of working out the details now."
The Wolverine All-American al-
so said, "I think Los Angeles would
be a great place to play, but the
ABA's offer wasn't quite as good
as the NBA's."

-Daily-Thomas R. Copi
Rudy Tom janovich (45)

TOP TWO DRAFTEES:
ABA, poises to pluck plums

NEW YORK (AP) - With nine
college seniors already in the fold,
the three-year-old American Bas-
ketball Association set its sights
yesterday on the two biggest plums
in this year's draft-Pete Mara-
vich and Bob Lanier.
"I like the odds of getting Mar-
avich better than Lanier," Com-
missioner Jack Dolph confessed
after the- ABA completed the last
eight rounds of its draft yester-

day. The first four rounds were
held in January and the -ABA
signed a number of All-Americans
last week.
The rival National Basketball
Association held its entire 10-
round draft yesterday.
Maravich's father, P r e s s, his
coach at Louisiana State, said his
high-scoring son would make no
decision for several weeks while
,his advisor mulls over whopping

offers from both the Carolina
Cougars of the ABA and the NBA's
Atlanta Hawks.
L a n i e r, St. Bonaventure's 6-
foot-11 center, reportedly was
committed to the NBA--he went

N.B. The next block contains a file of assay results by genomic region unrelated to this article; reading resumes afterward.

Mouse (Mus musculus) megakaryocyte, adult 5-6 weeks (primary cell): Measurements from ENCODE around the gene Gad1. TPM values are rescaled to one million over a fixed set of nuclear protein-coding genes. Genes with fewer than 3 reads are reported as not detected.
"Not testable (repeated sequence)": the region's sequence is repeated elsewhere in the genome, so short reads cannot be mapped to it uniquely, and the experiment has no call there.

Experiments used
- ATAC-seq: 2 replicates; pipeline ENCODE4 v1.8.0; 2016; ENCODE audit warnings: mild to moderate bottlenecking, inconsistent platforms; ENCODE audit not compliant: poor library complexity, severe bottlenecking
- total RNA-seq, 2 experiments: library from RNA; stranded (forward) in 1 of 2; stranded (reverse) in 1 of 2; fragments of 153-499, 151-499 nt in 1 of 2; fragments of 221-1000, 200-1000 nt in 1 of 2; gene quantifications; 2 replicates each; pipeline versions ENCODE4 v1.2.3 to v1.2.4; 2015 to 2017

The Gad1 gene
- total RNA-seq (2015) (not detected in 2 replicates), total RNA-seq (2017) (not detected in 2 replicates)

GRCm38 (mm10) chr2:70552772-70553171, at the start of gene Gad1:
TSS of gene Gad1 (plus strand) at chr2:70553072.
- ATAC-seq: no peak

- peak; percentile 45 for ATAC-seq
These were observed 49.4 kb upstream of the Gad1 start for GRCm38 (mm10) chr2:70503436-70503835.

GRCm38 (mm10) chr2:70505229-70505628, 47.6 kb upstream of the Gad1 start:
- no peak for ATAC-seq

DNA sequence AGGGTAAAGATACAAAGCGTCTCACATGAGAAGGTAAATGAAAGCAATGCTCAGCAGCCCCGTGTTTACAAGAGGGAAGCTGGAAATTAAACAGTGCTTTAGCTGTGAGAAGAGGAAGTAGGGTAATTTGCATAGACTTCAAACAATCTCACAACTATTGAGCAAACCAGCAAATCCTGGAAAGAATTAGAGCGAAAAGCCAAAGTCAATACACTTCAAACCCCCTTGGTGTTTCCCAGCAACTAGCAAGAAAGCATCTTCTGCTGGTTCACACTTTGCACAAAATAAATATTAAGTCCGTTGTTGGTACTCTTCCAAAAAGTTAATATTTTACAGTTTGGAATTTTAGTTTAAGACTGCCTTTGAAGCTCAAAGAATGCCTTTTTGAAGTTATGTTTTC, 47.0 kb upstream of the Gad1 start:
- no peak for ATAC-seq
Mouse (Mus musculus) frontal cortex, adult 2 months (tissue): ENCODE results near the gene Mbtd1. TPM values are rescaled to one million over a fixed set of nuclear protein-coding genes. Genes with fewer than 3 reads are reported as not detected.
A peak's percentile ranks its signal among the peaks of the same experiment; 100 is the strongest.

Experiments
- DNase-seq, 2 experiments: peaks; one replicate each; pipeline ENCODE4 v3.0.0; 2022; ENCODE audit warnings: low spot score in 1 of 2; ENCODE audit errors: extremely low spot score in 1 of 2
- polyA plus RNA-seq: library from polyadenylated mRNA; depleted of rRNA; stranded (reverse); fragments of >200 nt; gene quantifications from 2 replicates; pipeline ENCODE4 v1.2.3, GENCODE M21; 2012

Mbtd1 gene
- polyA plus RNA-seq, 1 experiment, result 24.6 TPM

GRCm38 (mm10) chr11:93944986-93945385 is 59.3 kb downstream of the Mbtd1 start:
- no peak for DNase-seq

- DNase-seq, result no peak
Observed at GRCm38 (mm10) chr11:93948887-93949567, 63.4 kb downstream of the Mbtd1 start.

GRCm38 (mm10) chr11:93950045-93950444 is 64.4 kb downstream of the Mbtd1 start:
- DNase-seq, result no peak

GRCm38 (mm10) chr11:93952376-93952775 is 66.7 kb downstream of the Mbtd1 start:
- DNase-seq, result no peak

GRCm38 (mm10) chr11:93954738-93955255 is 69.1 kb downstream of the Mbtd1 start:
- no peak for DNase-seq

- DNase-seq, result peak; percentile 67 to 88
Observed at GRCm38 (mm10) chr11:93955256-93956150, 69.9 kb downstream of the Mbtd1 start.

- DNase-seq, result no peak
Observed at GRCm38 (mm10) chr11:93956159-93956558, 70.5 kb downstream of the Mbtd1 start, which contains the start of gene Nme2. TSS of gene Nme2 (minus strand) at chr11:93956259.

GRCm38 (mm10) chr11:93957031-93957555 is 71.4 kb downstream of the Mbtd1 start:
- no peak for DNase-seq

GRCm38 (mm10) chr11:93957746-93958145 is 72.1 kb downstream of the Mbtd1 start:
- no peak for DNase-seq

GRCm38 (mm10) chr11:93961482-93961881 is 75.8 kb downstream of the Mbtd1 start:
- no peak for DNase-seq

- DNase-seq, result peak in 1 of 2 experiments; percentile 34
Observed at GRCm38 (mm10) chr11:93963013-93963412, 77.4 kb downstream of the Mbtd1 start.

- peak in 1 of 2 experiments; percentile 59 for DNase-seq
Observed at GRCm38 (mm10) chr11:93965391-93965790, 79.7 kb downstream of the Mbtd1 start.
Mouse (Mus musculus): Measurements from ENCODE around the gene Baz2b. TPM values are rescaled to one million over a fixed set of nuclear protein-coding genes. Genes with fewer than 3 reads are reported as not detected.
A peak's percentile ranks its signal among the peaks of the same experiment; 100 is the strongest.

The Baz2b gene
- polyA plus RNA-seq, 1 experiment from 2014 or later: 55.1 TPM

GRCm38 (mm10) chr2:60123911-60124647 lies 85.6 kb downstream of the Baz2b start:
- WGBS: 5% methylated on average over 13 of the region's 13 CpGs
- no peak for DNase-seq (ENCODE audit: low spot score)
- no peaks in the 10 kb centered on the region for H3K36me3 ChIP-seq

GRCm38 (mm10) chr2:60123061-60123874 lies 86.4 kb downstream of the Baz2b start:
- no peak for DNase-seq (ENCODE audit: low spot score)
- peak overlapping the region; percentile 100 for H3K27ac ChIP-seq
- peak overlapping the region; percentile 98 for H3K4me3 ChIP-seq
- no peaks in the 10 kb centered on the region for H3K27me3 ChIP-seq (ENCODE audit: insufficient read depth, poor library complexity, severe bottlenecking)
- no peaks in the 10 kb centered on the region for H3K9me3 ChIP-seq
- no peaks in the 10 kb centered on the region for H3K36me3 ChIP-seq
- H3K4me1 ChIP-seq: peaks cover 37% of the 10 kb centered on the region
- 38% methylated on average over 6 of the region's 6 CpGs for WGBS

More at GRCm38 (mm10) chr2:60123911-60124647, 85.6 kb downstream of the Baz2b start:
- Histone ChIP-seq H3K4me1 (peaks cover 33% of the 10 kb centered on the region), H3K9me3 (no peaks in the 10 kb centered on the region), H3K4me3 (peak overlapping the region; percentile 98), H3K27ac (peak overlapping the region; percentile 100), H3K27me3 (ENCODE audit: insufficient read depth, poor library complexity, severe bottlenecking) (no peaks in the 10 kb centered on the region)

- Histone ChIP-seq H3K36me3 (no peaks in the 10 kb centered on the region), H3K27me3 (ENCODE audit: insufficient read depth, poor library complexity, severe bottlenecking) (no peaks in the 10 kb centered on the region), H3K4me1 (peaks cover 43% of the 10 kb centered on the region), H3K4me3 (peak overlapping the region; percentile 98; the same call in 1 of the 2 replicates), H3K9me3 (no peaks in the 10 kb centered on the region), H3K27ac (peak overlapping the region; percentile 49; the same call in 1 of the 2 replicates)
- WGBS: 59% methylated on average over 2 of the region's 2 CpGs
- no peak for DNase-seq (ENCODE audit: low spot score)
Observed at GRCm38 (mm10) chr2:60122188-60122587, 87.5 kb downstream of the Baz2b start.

to Detroit as the league's No. 1
pick-and was said to be getting
a $1.5 million package.
"We rate Pete Maravich in a
class by himself as a gate attrac-
tion," said Dolph. "We expect him
to be instrumental in selling
tickets, perhaps more so than any
basketball player in the past."

!
3
G
l
x
4
L
r
a
r

Tomjanovich was the only Mich-
igan cager drafted yesterday; how-
ever, three other Big Ten cagers
were selected in the opening round
of the NBA draft. Cleveland took
Iowa's John Johnson, Philadelphia
took Wisconsin's Al Henry, an d
New York chose Mike Price. Ano-
other player familiar to local sport
fans, Eastern Michigan's E a r l e
Higgins, was taken in the third
round by San Francisco.
A fifth Big Ten player,.Purdue's
Rick Mount, would probably have
been a first round selection in the
NBA too; however, he had already
signed with the ABA's Indiana
Pacers.

Associated Press
Pete Maravich and Bob Laniert

Athletic Board Candidate

BIG EIGHTH:

(Editor's Note: Mike Keller, a de-
fensive end on last year's football
team, is running unopposed for the
vacant student seat on the Board
in Control of Intercollegiate Ath-
letics.)

Arizona dumps batsmen

interest. I know you can't work
for improvement in something
you know nothing about. Be-
cause of my close affiliation
with Michigan athletics I feel
I can represent the desires of
the students.:

Dolph called the ABA draft a
"resounding success" and said the
league "is not going to fold if wt
don't sign Maravich and Lanier."

t Special To The Daily
TUCSON - If yesterday's base-
ball game between the Wolverines